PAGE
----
Federica Doria — From Mother to Woman: Revisiting Parts of Luce Irgaray’s Works about the Maternal  

My presentation for the seminar «Working with Luce Irigaray 2021» is an analysis of three main works written by this author related to the notion of the maternaland to the mother-daughter relationship. In particular, I studied Body against Body: in Relation to the Mother (1981), Je, tu, nous. Toward a Culture of Difference (1990), and To be Two (1992), because these three contributions are linked to the reflection on the feminine writings as my research at the University. In fact, my thesis focusses on three feminine authors: the American poet Sylvia Plath (1932-1963), the Italian feminist writer Carla Lonzi (1931-1982), and the French feminist writer Hélène Cixous (1937) who attempt to construct their feminine identity through literary writing. Drawing from a feminist approach, my research also explores the role of the mothers of these three authors and their influences on their daughters’ writings. It starts from an analysis of the concept of the maternal and expands on the mother-daughter relationship. For my research the entire work of Luce Irigaray is fundamental, particularly because of the theme of the “original matricide” (Body against Body, p. 11) and of the importance of the mother-daughter relationship for the construction of a feminine identity.

As a contribution to the seminar 2021, I have first analyzed what Irigaray defines as an “original matricide” in Body against Body in order to situate this concept in her thought and its influence on the reflections of other feminist authors. Then, I have discussed the importance of the feminine genealogies and, more precisely, of the role played by the mother-daughter relationship in the development of the feminine sexuate identity (Je, tu, nous, “The Neglect of Female Genealogies”, p. 15, and To be Two, “Daughter and Woman”, p. 30). My contribution has been presented as a literaryanalysis of these three works of Luce Irigaray and as a theoretical investigation starting from Irigaray’s texts in order to reflect on the evolution of her thought about the maternal and the mother-daughter relationship.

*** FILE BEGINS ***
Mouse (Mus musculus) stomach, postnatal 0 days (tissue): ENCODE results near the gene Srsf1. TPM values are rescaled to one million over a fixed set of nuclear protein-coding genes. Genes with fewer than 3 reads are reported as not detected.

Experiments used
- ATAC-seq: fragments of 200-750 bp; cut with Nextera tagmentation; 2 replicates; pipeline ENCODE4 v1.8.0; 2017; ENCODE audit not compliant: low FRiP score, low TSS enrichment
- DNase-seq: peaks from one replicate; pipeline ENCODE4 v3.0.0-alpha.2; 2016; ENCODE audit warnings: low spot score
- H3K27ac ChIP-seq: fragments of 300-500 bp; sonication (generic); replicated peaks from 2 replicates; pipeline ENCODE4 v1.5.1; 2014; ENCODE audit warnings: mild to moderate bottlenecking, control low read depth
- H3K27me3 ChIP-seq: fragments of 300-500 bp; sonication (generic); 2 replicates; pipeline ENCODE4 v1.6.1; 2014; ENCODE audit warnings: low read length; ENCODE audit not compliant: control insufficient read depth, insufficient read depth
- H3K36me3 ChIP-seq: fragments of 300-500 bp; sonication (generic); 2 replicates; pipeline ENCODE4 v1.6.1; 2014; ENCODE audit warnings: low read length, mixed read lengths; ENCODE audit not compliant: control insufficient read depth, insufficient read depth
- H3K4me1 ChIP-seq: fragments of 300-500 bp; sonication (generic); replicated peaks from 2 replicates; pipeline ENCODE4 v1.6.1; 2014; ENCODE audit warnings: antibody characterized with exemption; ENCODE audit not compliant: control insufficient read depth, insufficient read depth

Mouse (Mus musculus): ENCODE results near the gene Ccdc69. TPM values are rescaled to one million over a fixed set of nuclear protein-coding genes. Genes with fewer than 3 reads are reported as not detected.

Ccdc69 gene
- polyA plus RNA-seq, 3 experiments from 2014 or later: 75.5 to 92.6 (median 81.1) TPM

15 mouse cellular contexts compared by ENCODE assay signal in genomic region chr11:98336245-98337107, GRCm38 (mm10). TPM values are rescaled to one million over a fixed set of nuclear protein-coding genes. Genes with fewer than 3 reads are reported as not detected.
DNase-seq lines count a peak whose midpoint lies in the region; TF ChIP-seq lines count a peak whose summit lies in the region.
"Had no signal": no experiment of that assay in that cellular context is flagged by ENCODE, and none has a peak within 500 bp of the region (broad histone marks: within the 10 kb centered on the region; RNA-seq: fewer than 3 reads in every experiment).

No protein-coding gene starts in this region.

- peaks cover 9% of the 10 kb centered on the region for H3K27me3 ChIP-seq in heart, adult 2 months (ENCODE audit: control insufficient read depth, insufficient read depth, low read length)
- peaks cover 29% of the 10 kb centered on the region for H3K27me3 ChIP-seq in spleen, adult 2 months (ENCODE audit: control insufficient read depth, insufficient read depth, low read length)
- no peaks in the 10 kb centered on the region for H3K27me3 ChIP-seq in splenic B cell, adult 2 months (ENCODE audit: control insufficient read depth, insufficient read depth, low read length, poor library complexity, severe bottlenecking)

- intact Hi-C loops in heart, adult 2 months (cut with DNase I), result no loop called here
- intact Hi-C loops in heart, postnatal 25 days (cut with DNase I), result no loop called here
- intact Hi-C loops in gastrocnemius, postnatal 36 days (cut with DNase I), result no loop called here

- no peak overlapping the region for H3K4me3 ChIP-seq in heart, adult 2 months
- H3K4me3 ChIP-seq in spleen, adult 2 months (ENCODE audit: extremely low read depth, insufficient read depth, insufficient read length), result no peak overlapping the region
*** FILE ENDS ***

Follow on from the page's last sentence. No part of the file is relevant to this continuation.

First of all, in Body against Body, one of her first works about the symbolization of the mother in the foundation of Western society, Luce Irigaray tries to explain the link between desire, language and the mother. In fact, revisiting theFreudian theory of the primitive parricide and the Greek myth of Oedipus, Irigaray reconsiders the foundation of Western society in which she observes an “original matricide” or, in other words, a disappearance of the mother and her body from the symbolic and the social order. More precisely, Irigaray revisits the construction of Freudian Oedipus complex as a founding element  of the society. Indeed, according to Irigaray, the parricide of Oedipus, considered by Freud to be the founding myth of the Western society, substitutes for a more ancient myth: the matricide of Orestes. Thus, the myth of Orestes has an ambiguous significance: not only it testifies to an ancient matricide, but also to the permanent love of the mother. The original crime of Western culture appears to be the result of a contradictory affect of man towards the mother which ends in  loving and killing, at the same time, the mother. But the Irigaray’s text culminates in a political incitement addressing women to find a new “maternal creative dimension” (Body against Body, p. 18) thanks to which they can develop their sexuate identity, far from the patriarchal cultural representations and practical impositions. Thus, Luce Irigaray offers a new perspective on the relationship with the mother, which can be considered to be a different possibility to re-create an order in which women could express and live their love, their desire, their language, their sexuality, etc., and attempt to acquire a feminine identity. For this purpose, women also need to re-establish a connection with their female genealogies, especially with their mothers.